Chad MacRae is the founder and principal recruiter at Recruiting Social. He offers these basic tips for companies looking to hire employees.
(Photo courtesy of Chad MacRae)
How do I hire my first employee?
Your first hire is the most important hire you can ever make. It’s a big decision, and it can be overwhelming.
The first step is to create a job description. Use postings on jobs sites like Indeed or Monster to help you piece together a realistic outline of qualifications and responsibilities. This will save you from re-inventing the wheel, and it will help keep your expectations slightly more realistic. Posting your role to Craigslist and Indeed is relatively inexpensive. Make sure you have fully set up a profile on LinkedIn. Prospective candidates will want to research you, and you want to put your best face forward. Use the social network to promote your role too. When assessing candidates, keep an open mind and make sure, because this is your first hire and you will be working together closely, that your approach to work, communication style and energy level match each other. Even though you might not have any employees yet, you still have a company culture, and you want to make sure the person you hire is a fit.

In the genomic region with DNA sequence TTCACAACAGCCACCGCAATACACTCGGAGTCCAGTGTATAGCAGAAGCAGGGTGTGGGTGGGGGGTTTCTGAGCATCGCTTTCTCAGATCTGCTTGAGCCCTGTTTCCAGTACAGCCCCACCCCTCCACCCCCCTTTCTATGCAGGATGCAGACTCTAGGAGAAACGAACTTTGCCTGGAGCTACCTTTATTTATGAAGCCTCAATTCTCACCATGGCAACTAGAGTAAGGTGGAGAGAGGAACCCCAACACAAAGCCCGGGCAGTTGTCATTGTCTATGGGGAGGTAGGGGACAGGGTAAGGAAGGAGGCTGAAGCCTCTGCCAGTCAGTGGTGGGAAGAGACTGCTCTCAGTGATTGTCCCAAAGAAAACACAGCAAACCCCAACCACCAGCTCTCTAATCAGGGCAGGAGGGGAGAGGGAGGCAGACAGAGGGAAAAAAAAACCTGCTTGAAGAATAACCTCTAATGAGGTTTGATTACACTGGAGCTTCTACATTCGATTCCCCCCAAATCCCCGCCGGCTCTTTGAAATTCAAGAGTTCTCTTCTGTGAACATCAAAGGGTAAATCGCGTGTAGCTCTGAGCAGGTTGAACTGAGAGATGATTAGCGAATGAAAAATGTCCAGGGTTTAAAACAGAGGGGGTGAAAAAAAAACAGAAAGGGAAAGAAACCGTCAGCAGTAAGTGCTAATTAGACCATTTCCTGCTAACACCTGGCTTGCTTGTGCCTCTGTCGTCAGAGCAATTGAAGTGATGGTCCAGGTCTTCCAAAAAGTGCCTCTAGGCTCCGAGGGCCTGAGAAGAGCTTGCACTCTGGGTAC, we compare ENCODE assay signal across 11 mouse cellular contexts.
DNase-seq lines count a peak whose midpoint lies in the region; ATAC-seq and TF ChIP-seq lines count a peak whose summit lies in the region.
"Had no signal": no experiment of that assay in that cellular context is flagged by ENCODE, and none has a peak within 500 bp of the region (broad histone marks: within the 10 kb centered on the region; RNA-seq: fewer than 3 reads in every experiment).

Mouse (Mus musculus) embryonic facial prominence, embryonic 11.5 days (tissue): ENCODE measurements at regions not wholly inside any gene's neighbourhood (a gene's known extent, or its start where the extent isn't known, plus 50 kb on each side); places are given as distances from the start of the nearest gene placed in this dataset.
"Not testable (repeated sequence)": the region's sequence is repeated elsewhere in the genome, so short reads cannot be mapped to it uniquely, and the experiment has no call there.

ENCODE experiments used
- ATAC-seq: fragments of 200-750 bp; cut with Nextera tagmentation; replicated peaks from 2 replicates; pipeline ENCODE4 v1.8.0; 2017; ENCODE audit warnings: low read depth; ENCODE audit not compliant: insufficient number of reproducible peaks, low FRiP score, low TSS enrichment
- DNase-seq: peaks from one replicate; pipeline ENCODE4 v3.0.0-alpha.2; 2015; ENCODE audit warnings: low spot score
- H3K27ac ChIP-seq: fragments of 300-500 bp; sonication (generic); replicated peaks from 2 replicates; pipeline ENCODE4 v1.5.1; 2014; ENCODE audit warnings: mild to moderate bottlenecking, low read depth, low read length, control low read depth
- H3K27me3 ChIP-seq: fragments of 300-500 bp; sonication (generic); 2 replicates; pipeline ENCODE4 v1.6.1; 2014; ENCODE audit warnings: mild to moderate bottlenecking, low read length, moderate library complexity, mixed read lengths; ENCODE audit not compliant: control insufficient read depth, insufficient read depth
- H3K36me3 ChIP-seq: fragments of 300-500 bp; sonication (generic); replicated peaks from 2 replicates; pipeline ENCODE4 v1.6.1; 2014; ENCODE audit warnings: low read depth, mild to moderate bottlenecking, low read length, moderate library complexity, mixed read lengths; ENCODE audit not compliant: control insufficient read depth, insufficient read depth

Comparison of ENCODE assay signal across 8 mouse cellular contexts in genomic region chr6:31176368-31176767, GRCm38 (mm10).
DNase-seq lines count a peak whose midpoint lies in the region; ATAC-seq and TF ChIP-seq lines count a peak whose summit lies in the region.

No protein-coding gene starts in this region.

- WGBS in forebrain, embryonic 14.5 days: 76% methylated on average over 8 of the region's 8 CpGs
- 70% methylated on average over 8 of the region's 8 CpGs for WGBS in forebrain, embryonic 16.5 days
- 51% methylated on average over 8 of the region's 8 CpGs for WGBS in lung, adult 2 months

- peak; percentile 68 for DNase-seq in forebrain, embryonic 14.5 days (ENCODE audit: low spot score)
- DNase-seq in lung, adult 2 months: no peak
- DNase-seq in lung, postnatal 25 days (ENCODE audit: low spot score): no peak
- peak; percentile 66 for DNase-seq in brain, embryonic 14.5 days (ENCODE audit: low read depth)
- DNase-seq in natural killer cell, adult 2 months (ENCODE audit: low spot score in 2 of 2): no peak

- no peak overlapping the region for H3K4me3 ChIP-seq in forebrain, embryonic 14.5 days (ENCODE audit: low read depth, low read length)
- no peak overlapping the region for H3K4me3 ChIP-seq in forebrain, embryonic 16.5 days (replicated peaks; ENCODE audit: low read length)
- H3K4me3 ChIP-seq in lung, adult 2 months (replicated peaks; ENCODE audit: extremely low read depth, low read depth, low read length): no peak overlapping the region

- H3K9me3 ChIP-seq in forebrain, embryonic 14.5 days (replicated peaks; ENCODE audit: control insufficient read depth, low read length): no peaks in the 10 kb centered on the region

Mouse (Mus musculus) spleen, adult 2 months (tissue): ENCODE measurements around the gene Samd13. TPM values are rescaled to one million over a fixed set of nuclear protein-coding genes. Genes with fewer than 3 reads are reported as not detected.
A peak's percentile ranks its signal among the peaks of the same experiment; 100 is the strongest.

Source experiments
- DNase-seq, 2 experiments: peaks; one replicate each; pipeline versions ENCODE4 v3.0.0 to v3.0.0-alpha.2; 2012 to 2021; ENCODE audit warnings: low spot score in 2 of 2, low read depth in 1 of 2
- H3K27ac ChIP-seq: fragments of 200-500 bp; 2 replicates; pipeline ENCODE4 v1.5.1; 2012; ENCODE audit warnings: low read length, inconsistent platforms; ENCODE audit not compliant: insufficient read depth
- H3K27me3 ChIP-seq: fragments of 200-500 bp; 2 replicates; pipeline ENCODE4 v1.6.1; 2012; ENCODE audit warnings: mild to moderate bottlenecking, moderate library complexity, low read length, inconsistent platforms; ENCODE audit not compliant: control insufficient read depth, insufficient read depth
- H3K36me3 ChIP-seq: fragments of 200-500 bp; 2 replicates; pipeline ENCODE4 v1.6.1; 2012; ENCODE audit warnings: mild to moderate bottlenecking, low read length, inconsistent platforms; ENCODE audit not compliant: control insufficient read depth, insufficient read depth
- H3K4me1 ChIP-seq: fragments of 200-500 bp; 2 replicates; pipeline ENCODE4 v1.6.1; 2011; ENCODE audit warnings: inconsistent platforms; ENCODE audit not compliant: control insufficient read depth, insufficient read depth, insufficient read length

How can I compete for workers with bigger, more established employers?
While you might not have the fancy office, extensive benefits package or big-name cachet of a more established employer, startups and small businesses can still compete for talent.
- Variety. In a small business, everybody needs to pitch in and share responsibility for a whole range of tasks. Not only is this a great learning opportunity for an eager employee, but it helps keep things interesting.
- Equity. If you’re a startup looking to eventually go IPO, then offering equity in your business can be very attractive to the right talent.
- Flexibility. Small business culture can often be more flexible. What if an employee needs to leave a little early to run an errand but has produced the work they need to for the day? Go for it. Would like to get involved in projects outside the scope of their role? Interested in starting a new initiative, or trying out a new approach to something? With larger employers, many of these things are just not possible, at least not without much hassle, paperwork and sign-offs.
Can’t I just do the hiring on my own? I don’t have the resources to hire a recruiter.
You can. It’s a question you can ask about pretty much any business function. Bottom line, when it comes to the highly-skilled, tougher-to-fill roles, I’d encourage you to find a recruiter that specializes in that area — someone who already has a network of talent they can go to for candidates. You will save yourself time and reduce the likelihood of a bad hire.
This article was written by Robin D. Everson of Examiner.com for CBS Small Business Pulse.